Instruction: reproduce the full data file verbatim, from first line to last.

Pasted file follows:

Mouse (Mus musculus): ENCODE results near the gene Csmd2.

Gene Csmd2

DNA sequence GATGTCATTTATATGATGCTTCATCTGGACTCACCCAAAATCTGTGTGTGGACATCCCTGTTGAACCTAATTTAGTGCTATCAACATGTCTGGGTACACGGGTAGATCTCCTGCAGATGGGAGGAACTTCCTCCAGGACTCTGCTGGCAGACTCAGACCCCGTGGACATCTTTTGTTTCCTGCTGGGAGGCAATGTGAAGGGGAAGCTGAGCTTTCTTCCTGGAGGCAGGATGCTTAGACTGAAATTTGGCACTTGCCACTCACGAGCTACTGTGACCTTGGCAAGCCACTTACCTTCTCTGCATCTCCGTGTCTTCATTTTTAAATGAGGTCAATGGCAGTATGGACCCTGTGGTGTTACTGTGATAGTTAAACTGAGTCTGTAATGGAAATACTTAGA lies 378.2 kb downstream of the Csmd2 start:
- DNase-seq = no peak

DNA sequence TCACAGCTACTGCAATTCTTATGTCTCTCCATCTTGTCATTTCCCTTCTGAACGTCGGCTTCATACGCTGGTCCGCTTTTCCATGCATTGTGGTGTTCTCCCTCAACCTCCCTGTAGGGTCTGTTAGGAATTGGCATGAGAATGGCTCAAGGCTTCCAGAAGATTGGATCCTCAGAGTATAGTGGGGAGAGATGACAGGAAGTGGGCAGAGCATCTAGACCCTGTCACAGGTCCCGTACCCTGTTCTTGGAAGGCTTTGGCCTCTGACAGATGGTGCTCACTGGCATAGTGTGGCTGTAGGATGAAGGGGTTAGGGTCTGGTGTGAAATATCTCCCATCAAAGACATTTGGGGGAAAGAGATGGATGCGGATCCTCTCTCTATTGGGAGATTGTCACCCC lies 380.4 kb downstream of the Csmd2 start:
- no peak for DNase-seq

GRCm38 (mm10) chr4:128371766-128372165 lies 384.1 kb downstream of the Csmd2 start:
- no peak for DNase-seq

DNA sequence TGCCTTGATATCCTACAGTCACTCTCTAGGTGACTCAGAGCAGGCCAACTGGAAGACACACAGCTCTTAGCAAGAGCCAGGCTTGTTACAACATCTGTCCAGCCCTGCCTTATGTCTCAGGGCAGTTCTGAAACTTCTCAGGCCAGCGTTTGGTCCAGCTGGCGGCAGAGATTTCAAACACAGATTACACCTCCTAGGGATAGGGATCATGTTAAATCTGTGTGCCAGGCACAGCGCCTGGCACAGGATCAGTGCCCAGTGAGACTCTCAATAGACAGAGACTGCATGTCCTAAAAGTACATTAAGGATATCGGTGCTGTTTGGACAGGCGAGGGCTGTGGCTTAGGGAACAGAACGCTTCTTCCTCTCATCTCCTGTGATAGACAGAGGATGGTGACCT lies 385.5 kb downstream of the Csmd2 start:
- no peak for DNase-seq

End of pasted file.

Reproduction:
Mouse (Mus musculus): ENCODE results near the gene Csmd2.

Gene Csmd2

DNA sequence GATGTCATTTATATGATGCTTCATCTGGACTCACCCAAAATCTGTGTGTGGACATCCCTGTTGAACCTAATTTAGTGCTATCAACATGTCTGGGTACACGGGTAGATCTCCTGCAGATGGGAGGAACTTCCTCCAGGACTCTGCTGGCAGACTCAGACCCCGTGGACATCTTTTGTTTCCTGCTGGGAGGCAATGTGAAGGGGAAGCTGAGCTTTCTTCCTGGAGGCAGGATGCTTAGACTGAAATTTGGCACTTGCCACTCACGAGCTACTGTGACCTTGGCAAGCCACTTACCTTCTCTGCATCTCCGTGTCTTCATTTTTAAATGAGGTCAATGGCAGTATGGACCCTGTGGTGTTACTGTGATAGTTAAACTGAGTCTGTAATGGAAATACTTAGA lies 378.2 kb downstream of the Csmd2 start:
- DNase-seq = no peak

DNA sequence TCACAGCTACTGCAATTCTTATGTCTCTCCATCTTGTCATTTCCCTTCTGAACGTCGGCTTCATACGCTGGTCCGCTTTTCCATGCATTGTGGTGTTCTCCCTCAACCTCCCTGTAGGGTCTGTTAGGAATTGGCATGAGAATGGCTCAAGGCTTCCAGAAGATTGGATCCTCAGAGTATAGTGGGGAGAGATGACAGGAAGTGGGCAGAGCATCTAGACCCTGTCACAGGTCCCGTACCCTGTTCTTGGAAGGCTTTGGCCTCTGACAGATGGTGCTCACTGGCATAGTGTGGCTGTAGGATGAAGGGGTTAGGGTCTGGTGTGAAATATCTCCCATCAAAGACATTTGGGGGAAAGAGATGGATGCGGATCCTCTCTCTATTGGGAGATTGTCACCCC lies 380.4 kb downstream of the Csmd2 start:
- no peak for DNase-seq

GRCm38 (mm10) chr4:128371766-128372165 lies 384.1 kb downstream of the Csmd2 start:
- no peak for DNase-seq

DNA sequence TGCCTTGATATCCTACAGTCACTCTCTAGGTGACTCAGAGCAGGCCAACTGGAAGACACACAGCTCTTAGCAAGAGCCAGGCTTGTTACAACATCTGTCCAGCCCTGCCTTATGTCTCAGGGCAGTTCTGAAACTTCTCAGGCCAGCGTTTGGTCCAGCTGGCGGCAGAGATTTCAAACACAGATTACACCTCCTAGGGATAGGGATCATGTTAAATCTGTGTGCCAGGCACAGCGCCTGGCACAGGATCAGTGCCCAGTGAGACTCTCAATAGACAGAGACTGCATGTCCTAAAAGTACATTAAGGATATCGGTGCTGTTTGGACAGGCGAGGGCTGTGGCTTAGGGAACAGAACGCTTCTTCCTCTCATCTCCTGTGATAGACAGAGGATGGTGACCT lies 385.5 kb downstream of the Csmd2 start:
- no peak for DNase-seq